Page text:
It’s just a pervasive theme of autistic history that non-autistic people, unable to understand our natural modes of expression, assume that we’re unfeeling or imperceptive when in fact we’re intensely feeling and over-perceptive.

    Also, the results experienced by both John and Nick would be utterly predictable to anyone who understands autism as the configuration of dramatic trade-offs in cognitive resources, abilities, or bandwidth that many of us believe it to be. To allocate cognitive resources into an entirely new mode of functioning, we lose something. We don’t get to choose what. The breakdowns suffered by many, many autistic people in mid-life testify to the damage we can do ourselves in trying to reshape ourselves into people we aren’t, with abilities we can’t sustain.

    But most people don’t believe that autistic strengths are even real, let alone worth not destroying for their own sake.

    Liked by 5 people

    1. I score very high on the Toronto Alexithymia Scale – but the reason seems to be that I am blocking emotional content, not “not experiencing” it. I am a person who experiences sensory overload and a very high level of empathy toward people’s pain, and to protect my sanity have erected a lot of barriers / filters to screen out such input.

      I am aware of it; my son has pointed out that I understand emotions, both mine and those of my family, it just takes me longer to process them. He would see someone crying and understand immediately; I might not realize they are sad for several minutes, or even several hours or days. This is not because I can’t or don’t sense them but rather that I have, over the years, developed effective filters so I’m not getting them sprayed at me like a fire hose or power washer.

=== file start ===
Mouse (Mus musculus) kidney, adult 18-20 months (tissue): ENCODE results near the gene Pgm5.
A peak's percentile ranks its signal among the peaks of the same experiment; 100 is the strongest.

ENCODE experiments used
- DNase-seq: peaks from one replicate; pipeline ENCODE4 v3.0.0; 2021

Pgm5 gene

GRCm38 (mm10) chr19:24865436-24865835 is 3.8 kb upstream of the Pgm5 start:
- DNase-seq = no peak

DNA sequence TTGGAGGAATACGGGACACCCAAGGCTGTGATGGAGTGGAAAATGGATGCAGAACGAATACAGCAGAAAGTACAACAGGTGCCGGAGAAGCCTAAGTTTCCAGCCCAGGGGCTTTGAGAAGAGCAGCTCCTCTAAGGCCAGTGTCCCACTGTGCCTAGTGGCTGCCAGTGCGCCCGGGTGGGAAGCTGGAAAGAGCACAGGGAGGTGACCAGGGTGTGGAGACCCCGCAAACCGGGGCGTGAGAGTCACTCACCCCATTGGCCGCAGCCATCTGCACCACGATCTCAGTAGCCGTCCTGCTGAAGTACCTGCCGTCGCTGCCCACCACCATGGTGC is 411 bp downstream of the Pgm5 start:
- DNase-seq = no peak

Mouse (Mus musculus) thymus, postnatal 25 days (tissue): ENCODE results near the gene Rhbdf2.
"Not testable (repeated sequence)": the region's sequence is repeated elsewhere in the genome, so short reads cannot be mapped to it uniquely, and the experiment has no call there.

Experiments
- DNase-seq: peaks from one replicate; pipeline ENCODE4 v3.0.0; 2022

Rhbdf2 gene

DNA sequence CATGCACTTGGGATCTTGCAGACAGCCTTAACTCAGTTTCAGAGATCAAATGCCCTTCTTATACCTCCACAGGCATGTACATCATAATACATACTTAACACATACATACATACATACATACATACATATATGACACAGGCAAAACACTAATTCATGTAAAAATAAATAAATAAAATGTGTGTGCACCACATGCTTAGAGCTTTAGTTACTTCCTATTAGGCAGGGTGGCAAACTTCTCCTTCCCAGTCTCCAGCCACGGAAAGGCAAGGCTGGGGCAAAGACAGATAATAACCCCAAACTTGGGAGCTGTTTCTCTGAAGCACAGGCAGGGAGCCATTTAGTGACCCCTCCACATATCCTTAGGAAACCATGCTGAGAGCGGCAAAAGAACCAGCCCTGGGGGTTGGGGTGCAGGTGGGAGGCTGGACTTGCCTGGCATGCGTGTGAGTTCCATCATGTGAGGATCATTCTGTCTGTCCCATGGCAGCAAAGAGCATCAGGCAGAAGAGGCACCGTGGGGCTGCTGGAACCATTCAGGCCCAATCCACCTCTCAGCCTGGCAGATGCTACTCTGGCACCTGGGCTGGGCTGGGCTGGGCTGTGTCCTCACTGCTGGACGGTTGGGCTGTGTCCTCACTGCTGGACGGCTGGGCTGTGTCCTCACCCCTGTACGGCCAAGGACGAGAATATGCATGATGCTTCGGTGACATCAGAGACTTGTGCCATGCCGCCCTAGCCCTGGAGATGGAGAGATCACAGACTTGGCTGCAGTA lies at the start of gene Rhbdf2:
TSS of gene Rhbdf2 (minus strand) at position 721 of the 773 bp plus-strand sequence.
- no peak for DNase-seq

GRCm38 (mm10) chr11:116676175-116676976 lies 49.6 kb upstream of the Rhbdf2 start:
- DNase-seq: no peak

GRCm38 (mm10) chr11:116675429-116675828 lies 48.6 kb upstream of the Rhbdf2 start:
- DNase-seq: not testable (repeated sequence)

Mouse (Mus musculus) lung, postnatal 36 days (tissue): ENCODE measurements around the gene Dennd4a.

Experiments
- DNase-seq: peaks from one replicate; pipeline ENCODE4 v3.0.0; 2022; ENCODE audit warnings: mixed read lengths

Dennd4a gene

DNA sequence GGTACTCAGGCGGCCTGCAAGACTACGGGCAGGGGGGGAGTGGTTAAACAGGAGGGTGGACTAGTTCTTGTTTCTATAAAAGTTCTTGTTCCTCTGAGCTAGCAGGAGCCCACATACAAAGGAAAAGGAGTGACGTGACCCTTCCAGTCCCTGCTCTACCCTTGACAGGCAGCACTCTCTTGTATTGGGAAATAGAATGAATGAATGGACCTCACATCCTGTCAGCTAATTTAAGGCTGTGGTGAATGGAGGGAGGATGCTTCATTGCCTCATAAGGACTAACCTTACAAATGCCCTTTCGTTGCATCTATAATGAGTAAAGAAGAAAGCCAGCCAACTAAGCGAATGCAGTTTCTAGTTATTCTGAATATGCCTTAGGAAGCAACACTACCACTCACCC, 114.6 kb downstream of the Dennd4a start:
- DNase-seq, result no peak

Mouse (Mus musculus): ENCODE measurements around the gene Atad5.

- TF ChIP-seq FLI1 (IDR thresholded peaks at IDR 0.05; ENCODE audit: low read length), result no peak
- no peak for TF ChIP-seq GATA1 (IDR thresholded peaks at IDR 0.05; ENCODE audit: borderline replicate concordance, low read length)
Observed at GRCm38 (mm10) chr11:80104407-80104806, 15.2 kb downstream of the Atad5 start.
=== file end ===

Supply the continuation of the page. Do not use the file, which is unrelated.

I am much like chavisory in that respect. And, as for the quote

      “The breakdowns suffered by many, many autistic people in mid-life testify to the damage we can do ourselves in trying to reshape ourselves into people we aren’t, with abilities we can’t sustain”

      – well, I’ve hit that point after 50+ years. I feel like I just can’t do anymore. I just want to quit, and I think I’m surviving out of habit, not because there’s something I want to do. That is a devastating feeling.

      Still, life is stubborn, and there are some things I want to do; finding the energy and confidence to do them is not possible today. Maybe tomorrow.

      Liked by 2 people

  4. It is important to note that published studies of the effect of TMS do not conclusively show any benefit. This is clearly a powerful intervention, but without predictable or repeatable outcomes. A good source of updated reviews are published by the Cochrane Library at http://www.cochrane.org/CD003493/DEPRESSN_transcranial-magnetic-stimulation-tms-for-depression